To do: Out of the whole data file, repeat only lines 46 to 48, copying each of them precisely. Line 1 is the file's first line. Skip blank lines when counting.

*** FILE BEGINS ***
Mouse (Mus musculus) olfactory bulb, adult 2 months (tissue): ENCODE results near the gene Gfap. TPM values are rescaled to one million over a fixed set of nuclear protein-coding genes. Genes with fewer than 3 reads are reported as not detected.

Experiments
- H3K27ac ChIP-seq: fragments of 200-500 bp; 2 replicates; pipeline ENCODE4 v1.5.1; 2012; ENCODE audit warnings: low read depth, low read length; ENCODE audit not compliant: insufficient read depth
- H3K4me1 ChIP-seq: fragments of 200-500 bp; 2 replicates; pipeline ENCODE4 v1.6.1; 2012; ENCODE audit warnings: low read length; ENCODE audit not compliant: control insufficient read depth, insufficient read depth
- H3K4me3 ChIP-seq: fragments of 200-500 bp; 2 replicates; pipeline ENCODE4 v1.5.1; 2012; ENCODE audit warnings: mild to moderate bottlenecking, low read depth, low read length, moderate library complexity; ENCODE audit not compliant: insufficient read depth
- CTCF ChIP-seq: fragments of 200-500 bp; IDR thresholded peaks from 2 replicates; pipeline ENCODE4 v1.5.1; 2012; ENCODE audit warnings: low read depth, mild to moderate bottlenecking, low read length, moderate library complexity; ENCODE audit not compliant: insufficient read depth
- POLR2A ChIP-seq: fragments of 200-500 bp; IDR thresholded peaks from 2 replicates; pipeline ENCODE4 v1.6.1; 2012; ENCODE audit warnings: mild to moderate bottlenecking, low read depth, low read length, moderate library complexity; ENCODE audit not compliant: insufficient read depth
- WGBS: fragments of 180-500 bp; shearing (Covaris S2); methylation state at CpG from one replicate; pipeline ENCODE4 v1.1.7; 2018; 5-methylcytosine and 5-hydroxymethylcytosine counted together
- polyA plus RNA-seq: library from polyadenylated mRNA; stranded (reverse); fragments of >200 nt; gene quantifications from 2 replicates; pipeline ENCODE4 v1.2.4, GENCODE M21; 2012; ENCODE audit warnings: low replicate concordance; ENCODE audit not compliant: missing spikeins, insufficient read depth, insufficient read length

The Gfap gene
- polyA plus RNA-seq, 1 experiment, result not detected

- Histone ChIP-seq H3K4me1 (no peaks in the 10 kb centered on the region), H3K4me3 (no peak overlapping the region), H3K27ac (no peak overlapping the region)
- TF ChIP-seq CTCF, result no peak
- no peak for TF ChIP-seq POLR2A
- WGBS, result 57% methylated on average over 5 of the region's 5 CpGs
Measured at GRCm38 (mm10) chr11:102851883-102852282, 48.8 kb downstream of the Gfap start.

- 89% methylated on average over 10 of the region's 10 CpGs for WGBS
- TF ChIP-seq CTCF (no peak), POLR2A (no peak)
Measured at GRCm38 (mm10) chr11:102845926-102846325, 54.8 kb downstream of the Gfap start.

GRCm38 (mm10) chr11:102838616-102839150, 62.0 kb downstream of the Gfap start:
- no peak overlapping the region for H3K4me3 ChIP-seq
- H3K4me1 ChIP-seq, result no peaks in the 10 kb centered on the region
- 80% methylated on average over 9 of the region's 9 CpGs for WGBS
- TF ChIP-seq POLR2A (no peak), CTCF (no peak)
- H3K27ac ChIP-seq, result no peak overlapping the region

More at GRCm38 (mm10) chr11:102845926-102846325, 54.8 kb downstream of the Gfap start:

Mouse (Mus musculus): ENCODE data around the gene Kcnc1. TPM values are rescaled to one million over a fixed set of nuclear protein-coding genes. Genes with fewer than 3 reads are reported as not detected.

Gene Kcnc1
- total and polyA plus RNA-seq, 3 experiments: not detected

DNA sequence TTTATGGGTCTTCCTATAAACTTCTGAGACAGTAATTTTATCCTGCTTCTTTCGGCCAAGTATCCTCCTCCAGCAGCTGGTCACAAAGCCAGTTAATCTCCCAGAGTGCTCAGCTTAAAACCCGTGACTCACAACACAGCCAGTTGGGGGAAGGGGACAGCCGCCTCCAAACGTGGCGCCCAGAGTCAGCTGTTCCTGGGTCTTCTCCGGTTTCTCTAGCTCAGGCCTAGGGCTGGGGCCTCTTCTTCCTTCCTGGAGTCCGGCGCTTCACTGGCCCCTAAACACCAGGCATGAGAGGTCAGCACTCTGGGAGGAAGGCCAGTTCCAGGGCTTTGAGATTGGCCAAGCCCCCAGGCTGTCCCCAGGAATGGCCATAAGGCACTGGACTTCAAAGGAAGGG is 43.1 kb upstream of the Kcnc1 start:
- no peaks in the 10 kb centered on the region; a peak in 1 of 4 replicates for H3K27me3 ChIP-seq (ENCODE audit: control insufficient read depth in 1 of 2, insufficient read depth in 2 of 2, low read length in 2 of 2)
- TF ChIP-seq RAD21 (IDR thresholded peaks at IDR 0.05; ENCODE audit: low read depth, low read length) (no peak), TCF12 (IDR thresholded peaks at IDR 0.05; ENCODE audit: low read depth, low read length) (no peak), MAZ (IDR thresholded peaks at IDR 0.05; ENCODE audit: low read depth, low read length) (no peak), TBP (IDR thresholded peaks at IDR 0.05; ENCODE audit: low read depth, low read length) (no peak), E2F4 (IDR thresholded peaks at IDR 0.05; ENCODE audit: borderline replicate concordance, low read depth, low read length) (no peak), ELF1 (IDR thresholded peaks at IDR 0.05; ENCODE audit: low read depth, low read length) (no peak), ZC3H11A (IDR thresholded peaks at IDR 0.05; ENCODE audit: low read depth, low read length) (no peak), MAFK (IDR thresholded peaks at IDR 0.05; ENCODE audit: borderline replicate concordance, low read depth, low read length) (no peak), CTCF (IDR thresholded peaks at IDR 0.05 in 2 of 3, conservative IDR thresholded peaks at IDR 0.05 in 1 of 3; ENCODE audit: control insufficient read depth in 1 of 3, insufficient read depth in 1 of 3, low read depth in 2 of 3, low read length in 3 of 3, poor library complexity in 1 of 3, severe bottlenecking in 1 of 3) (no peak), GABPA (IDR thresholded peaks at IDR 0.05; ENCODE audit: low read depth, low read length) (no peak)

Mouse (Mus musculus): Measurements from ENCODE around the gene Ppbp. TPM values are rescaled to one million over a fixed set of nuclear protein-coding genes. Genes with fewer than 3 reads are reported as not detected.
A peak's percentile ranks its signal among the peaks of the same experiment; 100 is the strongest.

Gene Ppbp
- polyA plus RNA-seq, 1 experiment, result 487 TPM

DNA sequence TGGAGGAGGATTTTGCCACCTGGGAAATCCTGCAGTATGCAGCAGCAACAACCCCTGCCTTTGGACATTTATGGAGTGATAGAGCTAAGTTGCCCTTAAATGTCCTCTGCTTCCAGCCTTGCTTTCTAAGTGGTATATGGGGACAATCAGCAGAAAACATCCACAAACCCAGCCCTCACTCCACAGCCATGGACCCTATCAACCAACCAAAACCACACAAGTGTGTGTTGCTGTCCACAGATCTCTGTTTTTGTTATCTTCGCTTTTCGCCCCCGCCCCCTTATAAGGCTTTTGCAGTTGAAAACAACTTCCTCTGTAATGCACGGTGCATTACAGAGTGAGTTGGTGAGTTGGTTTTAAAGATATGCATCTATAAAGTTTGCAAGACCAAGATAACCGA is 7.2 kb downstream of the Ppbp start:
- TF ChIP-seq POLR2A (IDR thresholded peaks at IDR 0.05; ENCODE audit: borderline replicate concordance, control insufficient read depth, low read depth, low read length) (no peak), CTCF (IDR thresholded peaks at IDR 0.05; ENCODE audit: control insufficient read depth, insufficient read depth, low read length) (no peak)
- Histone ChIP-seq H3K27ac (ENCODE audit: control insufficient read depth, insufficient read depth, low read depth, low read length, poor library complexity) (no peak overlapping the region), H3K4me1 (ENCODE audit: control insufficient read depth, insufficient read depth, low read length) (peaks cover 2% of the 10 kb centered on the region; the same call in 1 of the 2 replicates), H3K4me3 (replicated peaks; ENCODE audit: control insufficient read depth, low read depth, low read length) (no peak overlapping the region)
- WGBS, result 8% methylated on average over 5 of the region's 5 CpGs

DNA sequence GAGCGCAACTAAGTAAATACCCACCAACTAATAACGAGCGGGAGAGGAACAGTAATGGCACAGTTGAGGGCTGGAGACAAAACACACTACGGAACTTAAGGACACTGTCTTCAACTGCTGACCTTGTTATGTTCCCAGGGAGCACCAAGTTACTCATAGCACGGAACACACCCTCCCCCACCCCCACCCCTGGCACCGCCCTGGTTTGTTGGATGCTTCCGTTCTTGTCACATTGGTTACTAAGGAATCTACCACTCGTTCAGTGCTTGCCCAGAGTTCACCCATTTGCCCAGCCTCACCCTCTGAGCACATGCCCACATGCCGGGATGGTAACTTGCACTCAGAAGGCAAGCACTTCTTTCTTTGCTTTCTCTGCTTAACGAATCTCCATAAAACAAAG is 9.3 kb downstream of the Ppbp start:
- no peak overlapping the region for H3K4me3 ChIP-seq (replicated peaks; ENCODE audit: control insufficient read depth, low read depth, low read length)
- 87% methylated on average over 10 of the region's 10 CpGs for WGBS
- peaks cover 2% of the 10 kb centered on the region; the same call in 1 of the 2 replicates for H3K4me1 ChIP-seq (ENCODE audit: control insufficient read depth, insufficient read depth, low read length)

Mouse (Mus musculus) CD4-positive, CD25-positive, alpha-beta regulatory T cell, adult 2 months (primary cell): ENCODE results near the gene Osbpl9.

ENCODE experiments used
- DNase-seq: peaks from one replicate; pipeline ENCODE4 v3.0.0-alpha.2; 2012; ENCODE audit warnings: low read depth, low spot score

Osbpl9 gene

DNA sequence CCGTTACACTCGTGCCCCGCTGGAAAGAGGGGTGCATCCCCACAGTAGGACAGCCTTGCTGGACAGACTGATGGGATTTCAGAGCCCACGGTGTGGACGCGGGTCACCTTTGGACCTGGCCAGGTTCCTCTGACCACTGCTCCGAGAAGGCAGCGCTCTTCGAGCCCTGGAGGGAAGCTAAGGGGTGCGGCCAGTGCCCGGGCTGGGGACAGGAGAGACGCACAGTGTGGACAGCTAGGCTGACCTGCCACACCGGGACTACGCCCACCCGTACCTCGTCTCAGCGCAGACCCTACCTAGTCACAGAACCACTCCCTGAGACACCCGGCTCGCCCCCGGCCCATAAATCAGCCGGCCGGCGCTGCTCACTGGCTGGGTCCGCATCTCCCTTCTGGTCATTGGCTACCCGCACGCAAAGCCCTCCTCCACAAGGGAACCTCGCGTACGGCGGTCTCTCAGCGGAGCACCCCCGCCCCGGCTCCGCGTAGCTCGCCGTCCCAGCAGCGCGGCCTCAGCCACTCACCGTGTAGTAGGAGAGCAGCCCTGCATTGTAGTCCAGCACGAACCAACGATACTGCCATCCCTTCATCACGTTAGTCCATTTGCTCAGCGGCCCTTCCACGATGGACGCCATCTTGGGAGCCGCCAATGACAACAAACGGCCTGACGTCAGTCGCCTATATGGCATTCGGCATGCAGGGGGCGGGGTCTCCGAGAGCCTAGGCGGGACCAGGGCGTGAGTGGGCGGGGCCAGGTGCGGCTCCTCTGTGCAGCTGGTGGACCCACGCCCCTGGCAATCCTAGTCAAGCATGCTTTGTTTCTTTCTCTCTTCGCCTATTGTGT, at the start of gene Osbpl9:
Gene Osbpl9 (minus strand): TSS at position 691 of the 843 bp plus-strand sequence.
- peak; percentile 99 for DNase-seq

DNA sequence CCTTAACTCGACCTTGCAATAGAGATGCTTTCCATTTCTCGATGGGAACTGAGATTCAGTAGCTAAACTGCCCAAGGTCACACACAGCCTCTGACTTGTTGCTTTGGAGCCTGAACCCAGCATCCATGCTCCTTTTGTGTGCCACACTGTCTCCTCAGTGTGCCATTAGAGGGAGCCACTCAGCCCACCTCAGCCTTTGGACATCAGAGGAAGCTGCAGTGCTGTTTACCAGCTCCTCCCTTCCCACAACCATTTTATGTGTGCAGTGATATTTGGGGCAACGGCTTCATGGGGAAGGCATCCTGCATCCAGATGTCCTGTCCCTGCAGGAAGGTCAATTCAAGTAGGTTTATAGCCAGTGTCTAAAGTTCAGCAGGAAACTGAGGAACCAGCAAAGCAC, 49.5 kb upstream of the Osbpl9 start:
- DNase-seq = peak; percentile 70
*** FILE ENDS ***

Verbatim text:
ENCODE experiments used
- DNase-seq: peaks from one replicate; pipeline ENCODE4 v3.0.0-alpha.2; 2012; ENCODE audit warnings: low read depth, low spot score

Osbpl9 gene